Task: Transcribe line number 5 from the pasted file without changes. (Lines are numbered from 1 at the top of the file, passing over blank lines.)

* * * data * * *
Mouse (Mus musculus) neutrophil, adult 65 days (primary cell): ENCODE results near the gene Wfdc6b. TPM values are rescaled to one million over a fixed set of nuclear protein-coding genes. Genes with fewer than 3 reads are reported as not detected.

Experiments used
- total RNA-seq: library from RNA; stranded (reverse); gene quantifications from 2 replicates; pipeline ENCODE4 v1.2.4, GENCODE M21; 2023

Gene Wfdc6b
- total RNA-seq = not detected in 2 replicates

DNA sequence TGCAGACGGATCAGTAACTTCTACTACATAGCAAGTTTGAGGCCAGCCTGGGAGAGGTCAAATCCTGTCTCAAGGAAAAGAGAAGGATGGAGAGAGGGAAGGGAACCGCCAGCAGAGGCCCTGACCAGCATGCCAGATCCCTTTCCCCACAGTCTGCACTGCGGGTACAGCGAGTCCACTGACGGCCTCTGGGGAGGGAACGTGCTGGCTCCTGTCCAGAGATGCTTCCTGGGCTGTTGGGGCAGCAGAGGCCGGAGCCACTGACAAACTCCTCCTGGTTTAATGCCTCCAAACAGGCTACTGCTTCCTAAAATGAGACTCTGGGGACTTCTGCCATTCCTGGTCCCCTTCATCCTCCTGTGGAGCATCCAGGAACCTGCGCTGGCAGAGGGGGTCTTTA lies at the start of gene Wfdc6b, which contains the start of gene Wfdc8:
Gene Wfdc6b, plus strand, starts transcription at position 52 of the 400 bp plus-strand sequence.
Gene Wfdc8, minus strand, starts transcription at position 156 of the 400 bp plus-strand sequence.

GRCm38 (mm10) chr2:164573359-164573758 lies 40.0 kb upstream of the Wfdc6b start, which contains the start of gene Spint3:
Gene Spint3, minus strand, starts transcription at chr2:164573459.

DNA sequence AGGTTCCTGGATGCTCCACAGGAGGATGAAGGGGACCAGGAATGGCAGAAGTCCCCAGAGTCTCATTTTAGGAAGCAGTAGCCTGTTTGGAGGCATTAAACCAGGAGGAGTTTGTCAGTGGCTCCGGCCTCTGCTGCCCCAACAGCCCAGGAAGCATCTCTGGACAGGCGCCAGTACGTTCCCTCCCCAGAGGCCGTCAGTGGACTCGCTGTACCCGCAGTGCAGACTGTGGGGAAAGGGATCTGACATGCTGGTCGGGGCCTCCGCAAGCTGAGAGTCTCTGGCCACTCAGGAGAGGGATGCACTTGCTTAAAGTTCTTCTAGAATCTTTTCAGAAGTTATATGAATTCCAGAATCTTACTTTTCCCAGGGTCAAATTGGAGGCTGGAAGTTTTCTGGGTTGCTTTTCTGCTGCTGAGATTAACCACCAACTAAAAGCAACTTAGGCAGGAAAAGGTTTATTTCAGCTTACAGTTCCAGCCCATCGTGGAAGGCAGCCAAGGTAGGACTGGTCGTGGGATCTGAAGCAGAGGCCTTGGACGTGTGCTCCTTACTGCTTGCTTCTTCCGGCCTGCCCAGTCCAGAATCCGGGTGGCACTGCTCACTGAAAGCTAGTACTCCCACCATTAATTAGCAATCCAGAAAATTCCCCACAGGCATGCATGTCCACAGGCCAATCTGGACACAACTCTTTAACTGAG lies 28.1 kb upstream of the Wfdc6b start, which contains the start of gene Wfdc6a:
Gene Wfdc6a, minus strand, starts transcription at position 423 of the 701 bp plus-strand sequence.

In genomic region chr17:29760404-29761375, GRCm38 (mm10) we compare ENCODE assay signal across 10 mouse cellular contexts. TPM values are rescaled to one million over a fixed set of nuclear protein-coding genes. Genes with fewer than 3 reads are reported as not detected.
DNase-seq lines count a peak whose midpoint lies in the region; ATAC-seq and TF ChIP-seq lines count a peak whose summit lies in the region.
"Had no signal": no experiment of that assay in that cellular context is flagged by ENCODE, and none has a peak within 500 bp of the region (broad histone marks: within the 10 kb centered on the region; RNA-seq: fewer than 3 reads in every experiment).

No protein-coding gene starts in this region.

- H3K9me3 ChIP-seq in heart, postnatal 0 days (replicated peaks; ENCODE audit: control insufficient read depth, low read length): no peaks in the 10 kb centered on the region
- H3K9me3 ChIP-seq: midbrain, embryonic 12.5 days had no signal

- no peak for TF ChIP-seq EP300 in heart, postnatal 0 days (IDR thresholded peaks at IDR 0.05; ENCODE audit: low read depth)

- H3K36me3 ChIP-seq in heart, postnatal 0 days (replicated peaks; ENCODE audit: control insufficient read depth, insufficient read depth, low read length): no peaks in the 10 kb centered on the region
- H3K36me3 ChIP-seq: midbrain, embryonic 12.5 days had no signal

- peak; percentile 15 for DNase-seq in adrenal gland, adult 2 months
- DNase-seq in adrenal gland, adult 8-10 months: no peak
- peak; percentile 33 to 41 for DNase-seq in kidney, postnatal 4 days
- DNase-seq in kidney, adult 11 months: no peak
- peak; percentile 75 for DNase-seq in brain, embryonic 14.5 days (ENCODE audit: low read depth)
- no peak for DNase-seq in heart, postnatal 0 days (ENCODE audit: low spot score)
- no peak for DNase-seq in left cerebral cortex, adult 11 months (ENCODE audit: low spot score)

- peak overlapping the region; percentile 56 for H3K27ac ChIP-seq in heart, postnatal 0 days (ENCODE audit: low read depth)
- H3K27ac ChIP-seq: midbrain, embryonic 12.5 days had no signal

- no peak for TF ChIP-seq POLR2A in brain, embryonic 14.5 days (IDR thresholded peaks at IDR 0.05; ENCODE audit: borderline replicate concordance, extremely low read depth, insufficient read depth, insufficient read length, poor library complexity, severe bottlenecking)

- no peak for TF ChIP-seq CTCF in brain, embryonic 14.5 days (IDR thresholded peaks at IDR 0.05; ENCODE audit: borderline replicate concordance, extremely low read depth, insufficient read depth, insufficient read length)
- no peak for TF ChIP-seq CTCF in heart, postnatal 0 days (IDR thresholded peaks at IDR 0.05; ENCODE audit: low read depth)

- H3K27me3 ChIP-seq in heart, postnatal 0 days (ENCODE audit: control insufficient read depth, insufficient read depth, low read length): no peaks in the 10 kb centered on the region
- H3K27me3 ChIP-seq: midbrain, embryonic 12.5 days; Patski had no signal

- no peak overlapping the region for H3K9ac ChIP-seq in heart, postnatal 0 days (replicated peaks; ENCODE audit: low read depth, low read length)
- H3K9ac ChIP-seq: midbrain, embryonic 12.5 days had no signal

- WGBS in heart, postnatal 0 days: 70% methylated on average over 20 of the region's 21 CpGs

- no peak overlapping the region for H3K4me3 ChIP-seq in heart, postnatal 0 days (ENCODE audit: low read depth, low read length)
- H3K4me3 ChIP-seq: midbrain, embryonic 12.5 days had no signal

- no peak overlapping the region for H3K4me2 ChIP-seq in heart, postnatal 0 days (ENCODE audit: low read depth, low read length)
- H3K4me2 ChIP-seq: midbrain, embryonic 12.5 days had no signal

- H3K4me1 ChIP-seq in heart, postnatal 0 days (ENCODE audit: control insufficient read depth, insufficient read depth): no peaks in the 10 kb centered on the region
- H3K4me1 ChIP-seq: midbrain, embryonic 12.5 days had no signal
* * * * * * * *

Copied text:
- total RNA-seq = not detected in 2 replicates